Corvette Fuelie + Mercedes-Benz 560SL + Fiat 124S - Ones That Got Away 424

By: Cliff Chambers

Presented by

The cars we should have bought or are just glad we didn't...

1957 Chevrolet Corvette Fuelie - Advertised March 1996


1996 Australia was being strangled by recession and significant cars were being seriously underpriced just to get a sale. We reckon this fuel-injected ’57 was worth around A$65k at the time, but then you look closer and the steering wheel is a metre to the right of where it should have been. RHD conversion hurts the value of significant LHD vehicles and we would almost bet that this car would have been switched back to original. If so, that $50,000 outlay represents an even bigger bargain for subsequent owners who can expect a ’Vette like this to sell for upwards of $200,000.

Then: $49,990. Now: $210-225,000


Mercedes-Benz 560SL - Advertised March 2004


Ending the existence of its long-serving 107 Series cannot have been easy for Mercedes-Benz, especially since six and eight cylinder versions were still selling well. Fuel was an issue though and this 5.6-litre behemoth which must have gulped massive amounts of Premium on its way to morning coffee or Myers. As was typical of big-engined SLs, this car had seen minimal use and hopefully has stayed that way. Today, a vendor would be silly to set a price without a ‘1’ at the front or accept less than $90K for what should rank as a very desirable example of a very collectible Benz.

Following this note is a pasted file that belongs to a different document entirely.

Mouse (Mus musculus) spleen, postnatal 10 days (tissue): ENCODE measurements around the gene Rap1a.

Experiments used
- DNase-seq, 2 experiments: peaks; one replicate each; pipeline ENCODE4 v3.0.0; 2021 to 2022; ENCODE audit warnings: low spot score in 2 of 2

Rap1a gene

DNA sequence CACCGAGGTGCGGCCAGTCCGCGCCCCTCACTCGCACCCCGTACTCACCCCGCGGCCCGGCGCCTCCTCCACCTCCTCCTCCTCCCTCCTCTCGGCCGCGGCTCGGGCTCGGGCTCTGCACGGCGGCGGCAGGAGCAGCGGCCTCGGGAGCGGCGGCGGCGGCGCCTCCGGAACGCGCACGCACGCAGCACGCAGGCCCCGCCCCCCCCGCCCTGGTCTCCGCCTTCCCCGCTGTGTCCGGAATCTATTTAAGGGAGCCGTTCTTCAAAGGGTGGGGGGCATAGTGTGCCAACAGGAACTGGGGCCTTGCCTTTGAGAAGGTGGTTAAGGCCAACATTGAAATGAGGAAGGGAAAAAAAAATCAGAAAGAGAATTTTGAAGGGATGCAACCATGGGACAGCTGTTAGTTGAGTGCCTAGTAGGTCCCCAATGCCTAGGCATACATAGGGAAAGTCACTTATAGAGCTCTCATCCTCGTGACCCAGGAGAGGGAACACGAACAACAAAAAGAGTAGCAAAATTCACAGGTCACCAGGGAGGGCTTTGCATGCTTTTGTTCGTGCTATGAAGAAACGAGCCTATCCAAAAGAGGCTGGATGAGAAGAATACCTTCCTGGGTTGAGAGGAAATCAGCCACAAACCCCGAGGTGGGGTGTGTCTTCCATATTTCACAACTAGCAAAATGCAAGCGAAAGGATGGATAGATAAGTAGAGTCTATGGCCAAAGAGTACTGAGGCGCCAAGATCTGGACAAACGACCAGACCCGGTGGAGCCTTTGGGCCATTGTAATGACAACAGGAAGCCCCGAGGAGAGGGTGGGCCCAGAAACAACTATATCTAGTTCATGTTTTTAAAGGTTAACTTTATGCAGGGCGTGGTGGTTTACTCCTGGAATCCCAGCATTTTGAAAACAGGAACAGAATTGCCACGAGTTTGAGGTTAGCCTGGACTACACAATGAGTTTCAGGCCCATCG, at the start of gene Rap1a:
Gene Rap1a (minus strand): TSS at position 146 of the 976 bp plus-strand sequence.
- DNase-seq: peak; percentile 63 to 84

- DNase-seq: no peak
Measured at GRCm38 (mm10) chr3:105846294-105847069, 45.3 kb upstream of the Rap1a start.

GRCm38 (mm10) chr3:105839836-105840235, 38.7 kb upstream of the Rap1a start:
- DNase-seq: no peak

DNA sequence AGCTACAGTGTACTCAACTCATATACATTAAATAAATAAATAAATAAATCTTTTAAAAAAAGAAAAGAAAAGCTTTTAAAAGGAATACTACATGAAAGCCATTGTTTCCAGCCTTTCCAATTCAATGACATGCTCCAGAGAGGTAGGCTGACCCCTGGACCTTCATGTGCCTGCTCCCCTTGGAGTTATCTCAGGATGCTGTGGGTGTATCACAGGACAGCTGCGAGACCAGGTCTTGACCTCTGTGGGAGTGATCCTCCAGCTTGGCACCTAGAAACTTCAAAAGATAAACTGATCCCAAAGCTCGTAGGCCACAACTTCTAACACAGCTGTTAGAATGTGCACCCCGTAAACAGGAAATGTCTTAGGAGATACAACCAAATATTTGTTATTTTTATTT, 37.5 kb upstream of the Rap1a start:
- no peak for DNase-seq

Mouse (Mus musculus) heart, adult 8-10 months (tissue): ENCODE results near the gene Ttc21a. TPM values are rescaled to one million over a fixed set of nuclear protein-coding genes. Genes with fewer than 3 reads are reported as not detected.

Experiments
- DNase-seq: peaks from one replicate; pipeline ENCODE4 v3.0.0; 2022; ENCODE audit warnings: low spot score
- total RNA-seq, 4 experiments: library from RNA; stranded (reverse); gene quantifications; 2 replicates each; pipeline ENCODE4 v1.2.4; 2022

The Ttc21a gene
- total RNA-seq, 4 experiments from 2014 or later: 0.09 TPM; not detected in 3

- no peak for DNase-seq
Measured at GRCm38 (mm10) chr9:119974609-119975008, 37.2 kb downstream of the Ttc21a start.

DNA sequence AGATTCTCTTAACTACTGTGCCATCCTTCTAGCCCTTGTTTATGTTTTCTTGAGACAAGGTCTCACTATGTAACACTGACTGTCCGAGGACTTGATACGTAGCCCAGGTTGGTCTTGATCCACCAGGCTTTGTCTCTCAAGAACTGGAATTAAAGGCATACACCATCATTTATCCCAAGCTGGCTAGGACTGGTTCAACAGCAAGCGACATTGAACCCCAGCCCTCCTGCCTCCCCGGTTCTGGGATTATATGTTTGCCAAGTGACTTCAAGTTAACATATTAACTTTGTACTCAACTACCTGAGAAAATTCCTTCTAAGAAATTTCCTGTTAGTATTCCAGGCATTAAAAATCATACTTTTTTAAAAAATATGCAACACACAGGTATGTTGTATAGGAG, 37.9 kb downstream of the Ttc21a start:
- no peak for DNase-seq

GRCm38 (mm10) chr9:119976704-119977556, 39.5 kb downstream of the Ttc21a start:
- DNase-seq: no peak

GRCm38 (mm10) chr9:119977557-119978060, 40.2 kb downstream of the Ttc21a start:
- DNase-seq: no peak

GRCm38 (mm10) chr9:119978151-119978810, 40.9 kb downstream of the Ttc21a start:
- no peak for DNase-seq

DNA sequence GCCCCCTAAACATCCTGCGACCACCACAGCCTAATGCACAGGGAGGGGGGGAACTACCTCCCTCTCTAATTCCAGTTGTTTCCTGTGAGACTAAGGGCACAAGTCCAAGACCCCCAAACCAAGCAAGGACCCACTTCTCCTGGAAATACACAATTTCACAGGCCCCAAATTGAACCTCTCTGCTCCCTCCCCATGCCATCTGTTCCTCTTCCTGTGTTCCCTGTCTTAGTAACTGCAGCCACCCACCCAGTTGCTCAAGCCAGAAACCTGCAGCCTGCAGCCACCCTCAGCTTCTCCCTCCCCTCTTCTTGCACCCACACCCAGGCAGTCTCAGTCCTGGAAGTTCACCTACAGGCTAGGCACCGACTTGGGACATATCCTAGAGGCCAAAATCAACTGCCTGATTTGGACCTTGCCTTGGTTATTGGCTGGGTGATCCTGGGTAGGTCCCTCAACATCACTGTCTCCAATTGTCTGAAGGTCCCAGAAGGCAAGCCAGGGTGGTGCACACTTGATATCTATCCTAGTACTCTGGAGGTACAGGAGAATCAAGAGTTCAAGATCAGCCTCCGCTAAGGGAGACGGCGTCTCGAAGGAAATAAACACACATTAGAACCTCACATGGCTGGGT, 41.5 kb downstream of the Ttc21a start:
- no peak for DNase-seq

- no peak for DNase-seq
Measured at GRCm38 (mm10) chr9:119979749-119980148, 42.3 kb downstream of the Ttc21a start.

Then: $44,500. Now: $90-100,000


Fiat 124S - Advertised October 1999


Fiat really changed its relationship with the Australian market in 1968 when the utterly lovely 124S coupe was launched. Lots were sold here but within a decade most had suffered rust to such a degree that repairs were uneconomic. This car, having survived in one family ownership and averaged just 5000km a year for its entire life, might have avoided the problems that afflicted other Aussie-delivered 124s – and European ones – and it may still be with us. Finding a Fiat of similar type in good condition has become difficult but prices remain very reasonable.

Then: $4500. Now: $14-18,000


Reader's One That Got Away:

Mitsubishi 3000GT


A friend of mine once owned a red Mitsubishi 3000GT. I instantly fell in love with that car with its twin turbo 3.0 litre, AWD drivtrain. It ticked all my boxes on paper but was a maintenance nightmare at the time. Now I have the difficult task of finding an un-modified version in one piece.



Classic Australian Family Car Value Guide home page

Muscle Car Value Guide home page

Japanese Classic Car Value Guide home page

Recent auction results

Sell your car for free right here


Sign up to our free weekly newsletter for more unique car reviews and features plus see the latest unique and classic cars for sale.

Subscribe to Unique Cars magazine
- Print edition
- Digital edition